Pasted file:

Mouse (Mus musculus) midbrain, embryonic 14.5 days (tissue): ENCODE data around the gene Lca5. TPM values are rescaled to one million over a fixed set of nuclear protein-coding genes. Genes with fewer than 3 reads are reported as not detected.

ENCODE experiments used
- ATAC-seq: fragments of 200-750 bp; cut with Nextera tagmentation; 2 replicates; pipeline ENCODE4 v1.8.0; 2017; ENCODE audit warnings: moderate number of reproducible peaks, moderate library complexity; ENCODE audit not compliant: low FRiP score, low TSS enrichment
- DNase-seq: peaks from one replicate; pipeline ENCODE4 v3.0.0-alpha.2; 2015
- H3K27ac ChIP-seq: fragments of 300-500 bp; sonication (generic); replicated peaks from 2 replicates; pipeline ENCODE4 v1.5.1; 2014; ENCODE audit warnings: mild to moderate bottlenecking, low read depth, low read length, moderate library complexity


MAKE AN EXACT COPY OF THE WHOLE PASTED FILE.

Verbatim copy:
Mouse (Mus musculus) midbrain, embryonic 14.5 days (tissue): ENCODE data around the gene Lca5. TPM values are rescaled to one million over a fixed set of nuclear protein-coding genes. Genes with fewer than 3 reads are reported as not detected.

ENCODE experiments used
- ATAC-seq: fragments of 200-750 bp; cut with Nextera tagmentation; 2 replicates; pipeline ENCODE4 v1.8.0; 2017; ENCODE audit warnings: moderate number of reproducible peaks, moderate library complexity; ENCODE audit not compliant: low FRiP score, low TSS enrichment
- DNase-seq: peaks from one replicate; pipeline ENCODE4 v3.0.0-alpha.2; 2015
- H3K27ac ChIP-seq: fragments of 300-500 bp; sonication (generic); replicated peaks from 2 replicates; pipeline ENCODE4 v1.5.1; 2014; ENCODE audit warnings: mild to moderate bottlenecking, low read depth, low read length, moderate library complexity